By Simon Basketter
Downloading PDF. Please wait... Issue 2288

Strikes build unions—fact

This article is over 12 years, 3 months old
The latest union membership figures show that unions grow when they fight back.
Issue 2288

The latest union membership figures show that unions grow when they fight back.

In the run-up to the 30 November strike over pensions a number of the unions involved saw significant growth.

This was despite the impact of job cuts.

Unison, the biggest public sector union, recruited over 175,000 new members last year.

That is the highest amount since Unison was formed in 1993.

Importantly, a third of all the members who joined Unison last year did so in October and November.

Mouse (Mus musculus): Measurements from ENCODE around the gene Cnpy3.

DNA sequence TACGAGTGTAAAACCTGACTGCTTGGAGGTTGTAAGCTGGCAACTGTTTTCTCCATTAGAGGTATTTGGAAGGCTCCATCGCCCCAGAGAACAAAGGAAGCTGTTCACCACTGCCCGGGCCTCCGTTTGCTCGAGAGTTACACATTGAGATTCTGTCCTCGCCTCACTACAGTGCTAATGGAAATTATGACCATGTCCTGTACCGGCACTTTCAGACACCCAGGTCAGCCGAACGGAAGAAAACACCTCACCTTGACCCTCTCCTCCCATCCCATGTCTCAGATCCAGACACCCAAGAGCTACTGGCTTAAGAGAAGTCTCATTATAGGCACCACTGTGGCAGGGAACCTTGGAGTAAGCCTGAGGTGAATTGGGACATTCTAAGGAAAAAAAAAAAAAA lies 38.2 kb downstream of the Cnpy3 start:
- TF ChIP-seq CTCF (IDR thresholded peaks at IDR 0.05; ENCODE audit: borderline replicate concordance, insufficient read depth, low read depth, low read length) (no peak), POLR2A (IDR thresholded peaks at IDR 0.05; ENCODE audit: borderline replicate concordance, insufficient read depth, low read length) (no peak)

In the West Midlands in the ten days before the strike ballot opened, 640 people joined Unison. This included 315 student nurses.

After the strike ballot result was announced, applications to join the union more than doubled, rising by 126 percent nationally.

Other unions saw similar growth. Some 2,500 people joined the lecturers’ UCU union in November 2011.

The GMB reports that 12,000 people joined in November and 8,000 in October.

This compares to 7,000 and 6,000 in 2010.

Unite saw 6,600 public sector workers join in the last six months of 2011.

Prospect recruited 1,111 new members in November. That is the most in a month since the union was set up.

And the Chartered Society of Physiotherapists saw a 15 percent increase in membership last year.

Figure it out


rise in applications to join Unison after 30 November strike result announced


joined the GMB in November, compared with 7,000 in November 2010

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